In the first six months of 2021, the Financial Crimes Enforcement Network identified $590 million in ransomware-related Suspicious Activity Reports, a 42% increase compared to the 2020 total of $416 million. If current trends continue, FinCEN said, ransomware-related SARs submitted in 2021 are expected to have a higher transaction value than similar SARs filed in the previous 10 years combined.
The rise could reflect improved detection and reporting of incidents by covered financial institutions, FinCEN said, adding that the uptick in activity could also be related to increased awareness of reporting obligations about ransomware and willingness to report.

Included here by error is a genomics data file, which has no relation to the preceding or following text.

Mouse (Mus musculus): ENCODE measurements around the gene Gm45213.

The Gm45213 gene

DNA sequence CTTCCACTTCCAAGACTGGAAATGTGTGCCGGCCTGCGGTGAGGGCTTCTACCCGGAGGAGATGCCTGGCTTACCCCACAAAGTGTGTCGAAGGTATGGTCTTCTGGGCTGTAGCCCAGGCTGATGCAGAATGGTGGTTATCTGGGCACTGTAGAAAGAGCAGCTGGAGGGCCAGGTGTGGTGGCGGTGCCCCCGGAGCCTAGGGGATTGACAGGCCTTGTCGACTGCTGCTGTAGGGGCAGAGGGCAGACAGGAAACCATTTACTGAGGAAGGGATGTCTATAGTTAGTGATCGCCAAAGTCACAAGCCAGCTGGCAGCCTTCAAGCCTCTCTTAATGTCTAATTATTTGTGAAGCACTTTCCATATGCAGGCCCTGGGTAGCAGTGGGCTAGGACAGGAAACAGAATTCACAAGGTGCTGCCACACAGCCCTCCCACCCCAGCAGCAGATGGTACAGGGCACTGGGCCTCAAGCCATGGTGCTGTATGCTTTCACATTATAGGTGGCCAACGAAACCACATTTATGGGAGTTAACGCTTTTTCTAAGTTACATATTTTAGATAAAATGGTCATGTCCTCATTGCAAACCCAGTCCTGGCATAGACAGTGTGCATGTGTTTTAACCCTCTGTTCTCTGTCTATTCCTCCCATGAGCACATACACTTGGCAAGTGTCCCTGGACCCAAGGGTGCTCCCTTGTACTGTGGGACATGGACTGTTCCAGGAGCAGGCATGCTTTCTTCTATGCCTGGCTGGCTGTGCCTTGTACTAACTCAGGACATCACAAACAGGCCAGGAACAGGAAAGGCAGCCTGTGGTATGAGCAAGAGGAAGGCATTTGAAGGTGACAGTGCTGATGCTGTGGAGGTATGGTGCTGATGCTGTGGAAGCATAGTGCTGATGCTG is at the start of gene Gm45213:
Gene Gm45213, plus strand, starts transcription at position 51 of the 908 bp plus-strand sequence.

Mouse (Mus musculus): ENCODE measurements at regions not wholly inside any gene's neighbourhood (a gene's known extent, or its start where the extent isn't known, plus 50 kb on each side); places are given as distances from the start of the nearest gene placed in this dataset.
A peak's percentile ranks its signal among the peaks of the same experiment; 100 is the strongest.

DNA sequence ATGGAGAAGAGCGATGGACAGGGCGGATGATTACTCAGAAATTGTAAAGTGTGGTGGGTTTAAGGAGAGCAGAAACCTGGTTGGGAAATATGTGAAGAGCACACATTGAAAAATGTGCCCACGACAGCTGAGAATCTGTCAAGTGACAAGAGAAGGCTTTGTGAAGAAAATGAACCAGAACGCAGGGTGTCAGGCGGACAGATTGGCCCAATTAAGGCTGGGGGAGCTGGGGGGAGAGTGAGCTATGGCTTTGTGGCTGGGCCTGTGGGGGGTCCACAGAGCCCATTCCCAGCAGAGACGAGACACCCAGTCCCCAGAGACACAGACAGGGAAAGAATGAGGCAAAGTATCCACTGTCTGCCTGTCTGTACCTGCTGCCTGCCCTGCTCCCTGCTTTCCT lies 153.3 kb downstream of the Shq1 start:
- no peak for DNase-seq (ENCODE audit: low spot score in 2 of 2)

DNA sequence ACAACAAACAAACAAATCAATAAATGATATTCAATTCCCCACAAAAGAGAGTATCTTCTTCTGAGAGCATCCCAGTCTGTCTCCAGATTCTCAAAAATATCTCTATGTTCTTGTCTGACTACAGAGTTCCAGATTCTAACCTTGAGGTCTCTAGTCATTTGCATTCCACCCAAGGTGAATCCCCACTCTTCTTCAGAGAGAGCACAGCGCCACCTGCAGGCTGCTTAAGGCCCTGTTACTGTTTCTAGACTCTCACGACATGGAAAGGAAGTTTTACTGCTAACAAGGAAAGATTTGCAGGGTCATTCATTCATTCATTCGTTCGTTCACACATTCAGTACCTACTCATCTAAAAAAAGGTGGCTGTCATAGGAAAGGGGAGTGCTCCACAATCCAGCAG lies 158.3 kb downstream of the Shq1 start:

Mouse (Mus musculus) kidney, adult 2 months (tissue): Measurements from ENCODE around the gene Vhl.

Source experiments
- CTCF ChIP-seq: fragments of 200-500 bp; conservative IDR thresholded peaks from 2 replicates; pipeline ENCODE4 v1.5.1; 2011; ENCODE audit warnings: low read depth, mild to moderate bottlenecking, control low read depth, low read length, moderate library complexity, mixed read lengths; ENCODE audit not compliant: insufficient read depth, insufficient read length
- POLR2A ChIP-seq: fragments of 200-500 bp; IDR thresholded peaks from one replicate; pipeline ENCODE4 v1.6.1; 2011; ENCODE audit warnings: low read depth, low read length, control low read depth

The median average payment amount for ransomware-related transactions in the first half of the year was $102,273, a slight increase from the same period last year. FinCEN noted that the vast majority of ransomware-related payments were for less than $250,000.
With ransomware payments often paid using a virtual currency, the Treasury Department’s Office of Foreign Assets Control today released guidance, with the FinCEN report, on how financial institutions can incorporate virtual currencies in their sanctions compliance programs. The guidance includes case studies, best practices, OFAC requirements as well as information about enforcement procedures.